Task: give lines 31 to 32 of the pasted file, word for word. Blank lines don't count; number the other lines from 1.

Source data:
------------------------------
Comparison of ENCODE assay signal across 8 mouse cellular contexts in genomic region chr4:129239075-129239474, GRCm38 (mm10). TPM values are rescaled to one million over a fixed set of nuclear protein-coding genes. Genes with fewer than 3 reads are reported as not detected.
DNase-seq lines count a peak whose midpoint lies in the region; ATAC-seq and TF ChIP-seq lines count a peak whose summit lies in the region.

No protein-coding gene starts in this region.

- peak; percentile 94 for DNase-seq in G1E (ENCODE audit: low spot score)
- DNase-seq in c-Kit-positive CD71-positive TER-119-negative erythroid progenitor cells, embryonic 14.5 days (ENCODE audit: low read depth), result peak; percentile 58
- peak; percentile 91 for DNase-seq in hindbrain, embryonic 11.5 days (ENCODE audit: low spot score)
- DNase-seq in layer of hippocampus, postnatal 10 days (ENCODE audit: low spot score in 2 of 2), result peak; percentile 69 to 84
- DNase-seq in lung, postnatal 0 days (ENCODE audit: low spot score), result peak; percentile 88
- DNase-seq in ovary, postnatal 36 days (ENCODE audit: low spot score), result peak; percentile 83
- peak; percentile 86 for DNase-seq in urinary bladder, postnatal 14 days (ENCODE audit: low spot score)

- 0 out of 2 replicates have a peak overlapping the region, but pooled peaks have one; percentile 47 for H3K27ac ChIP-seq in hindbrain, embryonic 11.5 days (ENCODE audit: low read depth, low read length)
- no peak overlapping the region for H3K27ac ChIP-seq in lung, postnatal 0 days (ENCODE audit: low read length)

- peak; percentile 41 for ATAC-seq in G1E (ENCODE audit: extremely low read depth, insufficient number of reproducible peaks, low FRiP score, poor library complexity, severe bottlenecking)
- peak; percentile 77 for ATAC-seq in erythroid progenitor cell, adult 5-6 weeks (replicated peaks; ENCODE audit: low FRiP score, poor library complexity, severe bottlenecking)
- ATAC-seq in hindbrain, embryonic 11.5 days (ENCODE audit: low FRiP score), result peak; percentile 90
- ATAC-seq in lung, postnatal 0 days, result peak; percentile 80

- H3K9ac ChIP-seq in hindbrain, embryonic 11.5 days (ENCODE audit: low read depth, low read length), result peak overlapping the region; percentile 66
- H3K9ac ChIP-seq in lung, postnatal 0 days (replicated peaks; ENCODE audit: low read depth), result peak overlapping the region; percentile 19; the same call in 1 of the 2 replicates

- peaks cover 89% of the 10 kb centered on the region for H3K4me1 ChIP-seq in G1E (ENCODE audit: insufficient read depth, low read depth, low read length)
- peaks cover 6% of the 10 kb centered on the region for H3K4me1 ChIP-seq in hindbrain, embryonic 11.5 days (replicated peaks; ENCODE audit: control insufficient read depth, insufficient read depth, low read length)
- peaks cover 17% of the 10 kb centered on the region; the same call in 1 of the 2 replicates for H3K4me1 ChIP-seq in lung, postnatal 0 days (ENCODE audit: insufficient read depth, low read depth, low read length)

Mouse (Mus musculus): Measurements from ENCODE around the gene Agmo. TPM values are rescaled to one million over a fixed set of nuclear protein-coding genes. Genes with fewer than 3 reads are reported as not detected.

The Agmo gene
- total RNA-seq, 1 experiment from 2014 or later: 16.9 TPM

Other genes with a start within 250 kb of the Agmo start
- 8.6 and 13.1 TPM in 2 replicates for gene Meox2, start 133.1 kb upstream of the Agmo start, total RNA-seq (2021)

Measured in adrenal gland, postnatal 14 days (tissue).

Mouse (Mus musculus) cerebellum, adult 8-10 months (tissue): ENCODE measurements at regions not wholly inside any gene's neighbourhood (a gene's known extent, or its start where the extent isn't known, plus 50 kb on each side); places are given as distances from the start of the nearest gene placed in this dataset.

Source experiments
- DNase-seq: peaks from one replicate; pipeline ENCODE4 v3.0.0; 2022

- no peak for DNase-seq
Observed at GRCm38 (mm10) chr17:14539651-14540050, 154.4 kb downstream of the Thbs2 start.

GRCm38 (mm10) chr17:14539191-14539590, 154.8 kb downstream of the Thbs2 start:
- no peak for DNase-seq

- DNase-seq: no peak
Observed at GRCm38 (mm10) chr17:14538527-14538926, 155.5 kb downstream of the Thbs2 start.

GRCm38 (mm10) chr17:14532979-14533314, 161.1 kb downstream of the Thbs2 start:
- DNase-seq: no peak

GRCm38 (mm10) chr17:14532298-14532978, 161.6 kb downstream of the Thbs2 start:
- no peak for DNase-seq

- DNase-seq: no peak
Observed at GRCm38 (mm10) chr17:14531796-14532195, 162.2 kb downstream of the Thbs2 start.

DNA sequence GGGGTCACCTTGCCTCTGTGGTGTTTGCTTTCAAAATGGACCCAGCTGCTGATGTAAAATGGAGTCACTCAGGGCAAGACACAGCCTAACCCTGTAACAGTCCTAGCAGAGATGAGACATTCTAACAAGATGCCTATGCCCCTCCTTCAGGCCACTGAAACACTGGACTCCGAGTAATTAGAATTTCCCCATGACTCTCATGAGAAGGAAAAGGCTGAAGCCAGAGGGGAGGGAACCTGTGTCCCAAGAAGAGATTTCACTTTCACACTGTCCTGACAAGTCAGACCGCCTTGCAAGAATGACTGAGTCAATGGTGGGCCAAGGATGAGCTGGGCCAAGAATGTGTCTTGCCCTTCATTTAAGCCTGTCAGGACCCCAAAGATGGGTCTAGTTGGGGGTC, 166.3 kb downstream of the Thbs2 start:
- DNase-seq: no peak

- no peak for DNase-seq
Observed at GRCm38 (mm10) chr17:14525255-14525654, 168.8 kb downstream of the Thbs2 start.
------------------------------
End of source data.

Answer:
- no peak for DNase-seq
Observed at GRCm38 (mm10) chr17:14539651-14540050, 154.4 kb downstream of the Thbs2 start.